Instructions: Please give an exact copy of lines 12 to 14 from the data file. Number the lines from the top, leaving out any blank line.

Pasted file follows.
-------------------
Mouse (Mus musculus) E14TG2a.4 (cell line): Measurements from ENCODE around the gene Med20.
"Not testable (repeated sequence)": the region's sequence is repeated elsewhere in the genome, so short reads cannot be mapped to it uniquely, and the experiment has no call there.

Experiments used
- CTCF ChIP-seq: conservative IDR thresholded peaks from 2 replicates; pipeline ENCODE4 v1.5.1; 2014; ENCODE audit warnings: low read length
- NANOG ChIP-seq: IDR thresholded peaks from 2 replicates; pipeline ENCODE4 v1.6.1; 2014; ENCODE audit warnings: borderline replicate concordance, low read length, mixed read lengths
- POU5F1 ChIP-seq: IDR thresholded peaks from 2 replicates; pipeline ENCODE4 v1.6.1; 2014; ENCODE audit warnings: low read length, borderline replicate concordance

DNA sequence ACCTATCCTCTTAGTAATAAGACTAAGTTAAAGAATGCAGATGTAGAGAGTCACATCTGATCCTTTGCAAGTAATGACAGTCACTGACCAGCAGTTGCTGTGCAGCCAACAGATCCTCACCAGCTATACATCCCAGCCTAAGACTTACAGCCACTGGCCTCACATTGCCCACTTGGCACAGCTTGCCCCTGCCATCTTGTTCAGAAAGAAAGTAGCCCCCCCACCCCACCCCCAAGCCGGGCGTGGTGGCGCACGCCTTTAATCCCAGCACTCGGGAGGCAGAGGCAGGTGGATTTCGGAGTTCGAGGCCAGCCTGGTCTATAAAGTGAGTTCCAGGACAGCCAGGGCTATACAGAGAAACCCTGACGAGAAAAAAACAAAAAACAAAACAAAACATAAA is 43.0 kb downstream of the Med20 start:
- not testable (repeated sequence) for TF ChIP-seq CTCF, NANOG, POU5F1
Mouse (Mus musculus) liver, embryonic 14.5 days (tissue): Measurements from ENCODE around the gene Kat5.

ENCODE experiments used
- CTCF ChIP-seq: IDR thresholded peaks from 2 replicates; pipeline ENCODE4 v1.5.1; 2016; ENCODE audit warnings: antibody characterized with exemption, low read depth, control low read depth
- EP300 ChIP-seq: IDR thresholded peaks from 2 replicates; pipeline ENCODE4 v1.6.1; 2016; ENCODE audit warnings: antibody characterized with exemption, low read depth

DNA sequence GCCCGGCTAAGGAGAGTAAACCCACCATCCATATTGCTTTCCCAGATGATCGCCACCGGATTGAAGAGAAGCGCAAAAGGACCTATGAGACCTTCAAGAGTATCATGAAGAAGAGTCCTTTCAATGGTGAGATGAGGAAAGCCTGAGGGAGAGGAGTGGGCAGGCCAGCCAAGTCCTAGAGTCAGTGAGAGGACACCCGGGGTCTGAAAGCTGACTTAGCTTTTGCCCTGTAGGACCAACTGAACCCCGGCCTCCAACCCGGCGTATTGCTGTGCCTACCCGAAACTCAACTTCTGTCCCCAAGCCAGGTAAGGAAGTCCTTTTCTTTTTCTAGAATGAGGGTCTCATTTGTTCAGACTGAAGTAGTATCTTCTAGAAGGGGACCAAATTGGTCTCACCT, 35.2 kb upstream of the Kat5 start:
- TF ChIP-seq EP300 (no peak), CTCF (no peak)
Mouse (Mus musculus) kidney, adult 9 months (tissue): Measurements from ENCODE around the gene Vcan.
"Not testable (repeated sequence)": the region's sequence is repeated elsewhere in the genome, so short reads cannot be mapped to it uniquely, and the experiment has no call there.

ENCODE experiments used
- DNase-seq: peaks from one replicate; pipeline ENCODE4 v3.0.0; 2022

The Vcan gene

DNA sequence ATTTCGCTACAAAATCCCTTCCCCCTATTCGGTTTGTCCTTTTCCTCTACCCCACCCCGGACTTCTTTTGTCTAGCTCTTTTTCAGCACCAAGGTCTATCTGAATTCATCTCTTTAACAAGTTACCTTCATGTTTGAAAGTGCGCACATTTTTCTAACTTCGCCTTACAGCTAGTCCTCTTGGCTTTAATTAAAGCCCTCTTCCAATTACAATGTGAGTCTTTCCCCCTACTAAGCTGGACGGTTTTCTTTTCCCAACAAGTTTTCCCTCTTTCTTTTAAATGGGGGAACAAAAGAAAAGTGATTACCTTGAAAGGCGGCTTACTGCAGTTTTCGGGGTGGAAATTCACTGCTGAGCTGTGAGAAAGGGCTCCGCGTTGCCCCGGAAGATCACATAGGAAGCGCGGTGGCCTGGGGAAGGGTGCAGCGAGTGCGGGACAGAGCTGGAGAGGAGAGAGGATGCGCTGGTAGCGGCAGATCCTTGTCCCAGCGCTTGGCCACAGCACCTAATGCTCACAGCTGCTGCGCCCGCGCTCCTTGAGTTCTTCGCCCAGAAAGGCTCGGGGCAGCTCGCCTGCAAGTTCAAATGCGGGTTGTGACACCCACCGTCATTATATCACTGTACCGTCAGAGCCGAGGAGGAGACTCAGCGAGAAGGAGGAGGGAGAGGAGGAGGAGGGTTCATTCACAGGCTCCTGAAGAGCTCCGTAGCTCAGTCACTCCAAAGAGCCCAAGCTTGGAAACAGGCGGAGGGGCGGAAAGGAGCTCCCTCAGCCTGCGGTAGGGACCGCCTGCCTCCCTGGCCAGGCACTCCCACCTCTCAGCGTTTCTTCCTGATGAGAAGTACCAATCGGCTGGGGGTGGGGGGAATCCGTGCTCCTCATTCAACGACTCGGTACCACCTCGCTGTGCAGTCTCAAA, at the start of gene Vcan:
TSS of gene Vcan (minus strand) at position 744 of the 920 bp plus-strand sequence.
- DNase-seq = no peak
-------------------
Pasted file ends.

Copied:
- EP300 ChIP-seq: IDR thresholded peaks from 2 replicates; pipeline ENCODE4 v1.6.1; 2016; ENCODE audit warnings: antibody characterized with exemption, low read depth

DNA sequence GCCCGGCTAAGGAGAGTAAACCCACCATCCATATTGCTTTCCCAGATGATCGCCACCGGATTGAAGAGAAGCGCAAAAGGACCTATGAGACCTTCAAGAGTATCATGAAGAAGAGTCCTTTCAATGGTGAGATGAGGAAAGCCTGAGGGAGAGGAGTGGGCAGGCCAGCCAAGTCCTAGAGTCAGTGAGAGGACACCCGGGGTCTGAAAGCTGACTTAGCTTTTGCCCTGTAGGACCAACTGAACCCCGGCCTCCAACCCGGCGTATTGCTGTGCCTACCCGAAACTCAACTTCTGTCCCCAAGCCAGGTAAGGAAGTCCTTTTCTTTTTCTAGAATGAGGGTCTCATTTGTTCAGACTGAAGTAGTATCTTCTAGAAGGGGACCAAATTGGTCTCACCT, 35.2 kb upstream of the Kat5 start:
- TF ChIP-seq EP300 (no peak), CTCF (no peak)